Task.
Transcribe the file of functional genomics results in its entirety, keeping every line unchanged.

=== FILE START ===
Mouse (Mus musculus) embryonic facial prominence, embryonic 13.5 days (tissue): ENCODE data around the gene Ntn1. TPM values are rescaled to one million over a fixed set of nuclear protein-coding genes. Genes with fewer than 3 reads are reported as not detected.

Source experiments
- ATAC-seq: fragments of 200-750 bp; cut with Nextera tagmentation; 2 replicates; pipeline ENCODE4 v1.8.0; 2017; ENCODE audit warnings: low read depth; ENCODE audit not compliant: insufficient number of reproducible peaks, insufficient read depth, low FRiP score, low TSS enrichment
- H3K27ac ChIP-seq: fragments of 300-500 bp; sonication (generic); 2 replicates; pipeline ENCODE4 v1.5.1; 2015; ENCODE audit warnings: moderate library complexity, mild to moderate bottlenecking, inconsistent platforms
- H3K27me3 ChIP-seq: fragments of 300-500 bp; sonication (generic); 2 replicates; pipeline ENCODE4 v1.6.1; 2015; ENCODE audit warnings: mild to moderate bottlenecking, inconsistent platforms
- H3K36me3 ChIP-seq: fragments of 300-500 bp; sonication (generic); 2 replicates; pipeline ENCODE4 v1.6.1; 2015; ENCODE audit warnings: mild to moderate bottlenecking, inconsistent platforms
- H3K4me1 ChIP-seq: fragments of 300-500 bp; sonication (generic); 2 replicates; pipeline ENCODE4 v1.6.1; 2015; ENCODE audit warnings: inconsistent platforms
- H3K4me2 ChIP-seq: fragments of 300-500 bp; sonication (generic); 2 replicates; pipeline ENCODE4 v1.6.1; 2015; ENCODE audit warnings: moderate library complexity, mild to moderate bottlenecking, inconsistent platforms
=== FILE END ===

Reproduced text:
Mouse (Mus musculus) embryonic facial prominence, embryonic 13.5 days (tissue): ENCODE data around the gene Ntn1. TPM values are rescaled to one million over a fixed set of nuclear protein-coding genes. Genes with fewer than 3 reads are reported as not detected.

Source experiments
- ATAC-seq: fragments of 200-750 bp; cut with Nextera tagmentation; 2 replicates; pipeline ENCODE4 v1.8.0; 2017; ENCODE audit warnings: low read depth; ENCODE audit not compliant: insufficient number of reproducible peaks, insufficient read depth, low FRiP score, low TSS enrichment
- H3K27ac ChIP-seq: fragments of 300-500 bp; sonication (generic); 2 replicates; pipeline ENCODE4 v1.5.1; 2015; ENCODE audit warnings: moderate library complexity, mild to moderate bottlenecking, inconsistent platforms
- H3K27me3 ChIP-seq: fragments of 300-500 bp; sonication (generic); 2 replicates; pipeline ENCODE4 v1.6.1; 2015; ENCODE audit warnings: mild to moderate bottlenecking, inconsistent platforms
- H3K36me3 ChIP-seq: fragments of 300-500 bp; sonication (generic); 2 replicates; pipeline ENCODE4 v1.6.1; 2015; ENCODE audit warnings: mild to moderate bottlenecking, inconsistent platforms
- H3K4me1 ChIP-seq: fragments of 300-500 bp; sonication (generic); 2 replicates; pipeline ENCODE4 v1.6.1; 2015; ENCODE audit warnings: inconsistent platforms
- H3K4me2 ChIP-seq: fragments of 300-500 bp; sonication (generic); 2 replicates; pipeline ENCODE4 v1.6.1; 2015; ENCODE audit warnings: moderate library complexity, mild to moderate bottlenecking, inconsistent platforms